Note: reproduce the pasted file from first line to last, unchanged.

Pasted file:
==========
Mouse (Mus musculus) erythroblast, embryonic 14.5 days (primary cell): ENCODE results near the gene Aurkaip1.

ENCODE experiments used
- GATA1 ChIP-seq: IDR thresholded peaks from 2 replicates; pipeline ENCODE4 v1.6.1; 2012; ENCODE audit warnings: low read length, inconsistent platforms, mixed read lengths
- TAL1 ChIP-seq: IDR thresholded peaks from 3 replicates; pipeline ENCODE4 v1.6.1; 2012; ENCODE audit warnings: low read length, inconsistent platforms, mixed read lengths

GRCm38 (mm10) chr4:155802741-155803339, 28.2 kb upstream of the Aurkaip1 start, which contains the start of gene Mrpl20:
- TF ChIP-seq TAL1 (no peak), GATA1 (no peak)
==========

Mouse (Mus musculus) erythroblast, embryonic 14.5 days (primary cell): ENCODE results near the gene Aurkaip1.

ENCODE experiments used
- GATA1 ChIP-seq: IDR thresholded peaks from 2 replicates; pipeline ENCODE4 v1.6.1; 2012; ENCODE audit warnings: low read length, inconsistent platforms, mixed read lengths
- TAL1 ChIP-seq: IDR thresholded peaks from 3 replicates; pipeline ENCODE4 v1.6.1; 2012; ENCODE audit warnings: low read length, inconsistent platforms, mixed read lengths

GRCm38 (mm10) chr4:155802741-155803339, 28.2 kb upstream of the Aurkaip1 start, which contains the start of gene Mrpl20:
- TF ChIP-seq TAL1 (no peak), GATA1 (no peak)